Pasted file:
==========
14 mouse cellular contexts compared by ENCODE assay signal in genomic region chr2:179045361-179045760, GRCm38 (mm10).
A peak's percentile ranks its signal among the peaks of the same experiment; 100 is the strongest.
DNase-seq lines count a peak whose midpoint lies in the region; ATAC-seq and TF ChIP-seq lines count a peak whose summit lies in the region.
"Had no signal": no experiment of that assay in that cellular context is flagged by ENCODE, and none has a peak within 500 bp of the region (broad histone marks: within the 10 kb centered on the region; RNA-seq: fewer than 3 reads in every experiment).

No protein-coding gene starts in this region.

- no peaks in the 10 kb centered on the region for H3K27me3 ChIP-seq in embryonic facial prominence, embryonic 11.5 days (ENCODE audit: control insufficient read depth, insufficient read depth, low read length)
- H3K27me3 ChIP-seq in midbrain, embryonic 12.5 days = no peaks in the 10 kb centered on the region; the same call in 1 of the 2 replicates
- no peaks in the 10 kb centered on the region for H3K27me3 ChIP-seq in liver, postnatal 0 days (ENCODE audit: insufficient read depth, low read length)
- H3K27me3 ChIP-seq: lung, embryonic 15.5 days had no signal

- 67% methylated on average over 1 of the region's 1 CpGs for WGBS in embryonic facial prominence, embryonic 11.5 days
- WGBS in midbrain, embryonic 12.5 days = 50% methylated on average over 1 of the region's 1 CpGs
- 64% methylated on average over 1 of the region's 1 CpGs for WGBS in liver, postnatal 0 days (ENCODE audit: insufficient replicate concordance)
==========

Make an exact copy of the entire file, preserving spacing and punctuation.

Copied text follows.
14 mouse cellular contexts compared by ENCODE assay signal in genomic region chr2:179045361-179045760, GRCm38 (mm10).
A peak's percentile ranks its signal among the peaks of the same experiment; 100 is the strongest.
DNase-seq lines count a peak whose midpoint lies in the region; ATAC-seq and TF ChIP-seq lines count a peak whose summit lies in the region.
"Had no signal": no experiment of that assay in that cellular context is flagged by ENCODE, and none has a peak within 500 bp of the region (broad histone marks: within the 10 kb centered on the region; RNA-seq: fewer than 3 reads in every experiment).

No protein-coding gene starts in this region.

- no peaks in the 10 kb centered on the region for H3K27me3 ChIP-seq in embryonic facial prominence, embryonic 11.5 days (ENCODE audit: control insufficient read depth, insufficient read depth, low read length)
- H3K27me3 ChIP-seq in midbrain, embryonic 12.5 days = no peaks in the 10 kb centered on the region; the same call in 1 of the 2 replicates
- no peaks in the 10 kb centered on the region for H3K27me3 ChIP-seq in liver, postnatal 0 days (ENCODE audit: insufficient read depth, low read length)
- H3K27me3 ChIP-seq: lung, embryonic 15.5 days had no signal

- 67% methylated on average over 1 of the region's 1 CpGs for WGBS in embryonic facial prominence, embryonic 11.5 days
- WGBS in midbrain, embryonic 12.5 days = 50% methylated on average over 1 of the region's 1 CpGs
- 64% methylated on average over 1 of the region's 1 CpGs for WGBS in liver, postnatal 0 days (ENCODE audit: insufficient replicate concordance)